|Abstract or Summary
- A computer model is developed to estimate the initial investment and annual operating costs of feedlot runoff control systems. Costs are estimated for complete control systems consisting of a retention pond, settling basin, clean water diversion-runoff collection structures, disposal site, and an irrigation system. The model requires design inputs and cost inputs. Design inputs consist of: feedlot area, pumping rate, retention pond volume, disposal site area, and average
pumping days per year. Cost inputs consist of market prices for system components and service costs. The model is used to estimate the initial investment and annual operating costs of runoff control systems capable of complying with proposed Federal water pollution regulations for open beef feedlots. Design parameters for these systems are those developed by Wensink and Miner (1977). Runoff control costs are estimated for one, ten, and 100 acre feediots at seven U.S. locations. For the purpose of cost comparison, budgets are estimated for systems using: four different irrigation systems, 5 pumping rates, seven management alternatives, and two disposal policies. The resulting data are analyzed to determine how investment and operating costs were affected by the following seven criteria: pumping rate, feedlot size, geographic location, management alternative, disposal policy, irrigation system, and operator convenience. Estimated runoff control costs are compared to current costs of producing fed beef. The additions to current cost of production are estimated to be insignificant for larger feedlots (10-100 acres).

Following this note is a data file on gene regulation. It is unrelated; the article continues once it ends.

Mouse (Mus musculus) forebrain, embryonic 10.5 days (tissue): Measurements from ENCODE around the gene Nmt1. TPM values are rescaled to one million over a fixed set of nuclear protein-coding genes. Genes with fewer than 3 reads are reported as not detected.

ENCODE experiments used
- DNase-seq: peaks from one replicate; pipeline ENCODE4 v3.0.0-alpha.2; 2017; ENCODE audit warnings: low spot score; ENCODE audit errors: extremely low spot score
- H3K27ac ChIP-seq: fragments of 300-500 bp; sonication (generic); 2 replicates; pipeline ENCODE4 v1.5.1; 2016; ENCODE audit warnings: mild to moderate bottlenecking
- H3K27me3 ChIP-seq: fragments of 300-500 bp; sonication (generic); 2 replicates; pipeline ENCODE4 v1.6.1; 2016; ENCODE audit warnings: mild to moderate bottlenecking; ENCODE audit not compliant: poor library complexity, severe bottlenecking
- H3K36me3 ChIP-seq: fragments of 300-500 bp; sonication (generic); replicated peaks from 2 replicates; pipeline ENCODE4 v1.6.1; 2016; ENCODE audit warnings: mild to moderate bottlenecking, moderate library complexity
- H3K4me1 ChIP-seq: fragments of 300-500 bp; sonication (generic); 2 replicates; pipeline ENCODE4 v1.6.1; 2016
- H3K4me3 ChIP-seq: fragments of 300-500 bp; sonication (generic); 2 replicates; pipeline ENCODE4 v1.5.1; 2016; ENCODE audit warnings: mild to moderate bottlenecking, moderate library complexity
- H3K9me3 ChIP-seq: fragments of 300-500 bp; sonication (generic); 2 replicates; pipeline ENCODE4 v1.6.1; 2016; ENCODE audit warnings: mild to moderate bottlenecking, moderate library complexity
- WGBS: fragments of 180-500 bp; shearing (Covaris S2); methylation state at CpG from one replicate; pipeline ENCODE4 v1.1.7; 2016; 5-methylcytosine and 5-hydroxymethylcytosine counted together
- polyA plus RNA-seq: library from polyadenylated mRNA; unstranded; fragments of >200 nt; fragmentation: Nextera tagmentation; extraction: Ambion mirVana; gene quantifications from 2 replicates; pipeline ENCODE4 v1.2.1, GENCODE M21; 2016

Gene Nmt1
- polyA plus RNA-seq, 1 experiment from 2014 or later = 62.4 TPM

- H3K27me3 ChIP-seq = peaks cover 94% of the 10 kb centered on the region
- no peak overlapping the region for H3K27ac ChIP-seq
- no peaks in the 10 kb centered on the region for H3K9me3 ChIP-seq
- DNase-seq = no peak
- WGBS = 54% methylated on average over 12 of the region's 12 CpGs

Small feedlots (1 ac) face costs ($/head of capacity) ranging from three to ten times as high as those estimated for larger lots. The second part of the analysis deals with the cost of controlling alternative levels of runoff, (lower than specified by federal regulations), at a specific site. Twenty systems, whose pumping rates and pond volumes represented 0, 5, 10, ..., 100% of those necessary to meet federal standards, were budgeted for a 100 acre feedlot at Pendleton, Oregon. The cost data is compared to the performance of the systems, as measured by the percent of total runoff estimated to be controlled over the time period 1914-1971. A computerized watershed model developed by Wensink and Miner (1975) is used to simulate the performance (amount of runoff controlled) of the systems. The resulting cost-performance data indicate significant cost reductions can be achieved with only minor increases in uncontrolled
runoff. A 5% increase in uncontrolled runoff is coupled with a 25% reduction in required investment; increasing uncontrolled runoff by 10% results in a 40% reduction in required investment.